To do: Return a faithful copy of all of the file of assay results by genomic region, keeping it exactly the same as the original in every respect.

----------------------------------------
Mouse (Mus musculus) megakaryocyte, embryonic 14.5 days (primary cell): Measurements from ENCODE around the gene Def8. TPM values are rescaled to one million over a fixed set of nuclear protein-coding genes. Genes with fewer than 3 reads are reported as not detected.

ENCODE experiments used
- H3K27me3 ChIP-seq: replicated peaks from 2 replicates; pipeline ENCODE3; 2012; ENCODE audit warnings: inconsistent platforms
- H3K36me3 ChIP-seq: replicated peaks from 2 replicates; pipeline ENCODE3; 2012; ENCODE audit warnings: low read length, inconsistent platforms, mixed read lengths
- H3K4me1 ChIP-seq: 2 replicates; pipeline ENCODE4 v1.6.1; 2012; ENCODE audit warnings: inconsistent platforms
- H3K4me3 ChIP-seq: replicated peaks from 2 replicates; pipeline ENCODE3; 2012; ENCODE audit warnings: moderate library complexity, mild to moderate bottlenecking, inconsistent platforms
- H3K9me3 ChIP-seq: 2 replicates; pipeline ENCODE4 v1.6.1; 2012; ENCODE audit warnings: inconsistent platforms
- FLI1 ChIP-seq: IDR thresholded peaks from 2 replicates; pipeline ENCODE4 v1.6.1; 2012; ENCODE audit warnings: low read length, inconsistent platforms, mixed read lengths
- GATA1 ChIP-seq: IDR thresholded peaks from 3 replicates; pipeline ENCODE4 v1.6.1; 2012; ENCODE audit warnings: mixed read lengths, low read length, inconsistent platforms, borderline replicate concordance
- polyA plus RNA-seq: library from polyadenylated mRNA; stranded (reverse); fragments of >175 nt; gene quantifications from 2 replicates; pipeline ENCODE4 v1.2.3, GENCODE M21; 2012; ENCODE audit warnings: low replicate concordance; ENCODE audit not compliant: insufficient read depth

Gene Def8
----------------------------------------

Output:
Mouse (Mus musculus) megakaryocyte, embryonic 14.5 days (primary cell): Measurements from ENCODE around the gene Def8. TPM values are rescaled to one million over a fixed set of nuclear protein-coding genes. Genes with fewer than 3 reads are reported as not detected.

ENCODE experiments used
- H3K27me3 ChIP-seq: replicated peaks from 2 replicates; pipeline ENCODE3; 2012; ENCODE audit warnings: inconsistent platforms
- H3K36me3 ChIP-seq: replicated peaks from 2 replicates; pipeline ENCODE3; 2012; ENCODE audit warnings: low read length, inconsistent platforms, mixed read lengths
- H3K4me1 ChIP-seq: 2 replicates; pipeline ENCODE4 v1.6.1; 2012; ENCODE audit warnings: inconsistent platforms
- H3K4me3 ChIP-seq: replicated peaks from 2 replicates; pipeline ENCODE3; 2012; ENCODE audit warnings: moderate library complexity, mild to moderate bottlenecking, inconsistent platforms
- H3K9me3 ChIP-seq: 2 replicates; pipeline ENCODE4 v1.6.1; 2012; ENCODE audit warnings: inconsistent platforms
- FLI1 ChIP-seq: IDR thresholded peaks from 2 replicates; pipeline ENCODE4 v1.6.1; 2012; ENCODE audit warnings: low read length, inconsistent platforms, mixed read lengths
- GATA1 ChIP-seq: IDR thresholded peaks from 3 replicates; pipeline ENCODE4 v1.6.1; 2012; ENCODE audit warnings: mixed read lengths, low read length, inconsistent platforms, borderline replicate concordance
- polyA plus RNA-seq: library from polyadenylated mRNA; stranded (reverse); fragments of >175 nt; gene quantifications from 2 replicates; pipeline ENCODE4 v1.2.3, GENCODE M21; 2012; ENCODE audit warnings: low replicate concordance; ENCODE audit not compliant: insufficient read depth

Gene Def8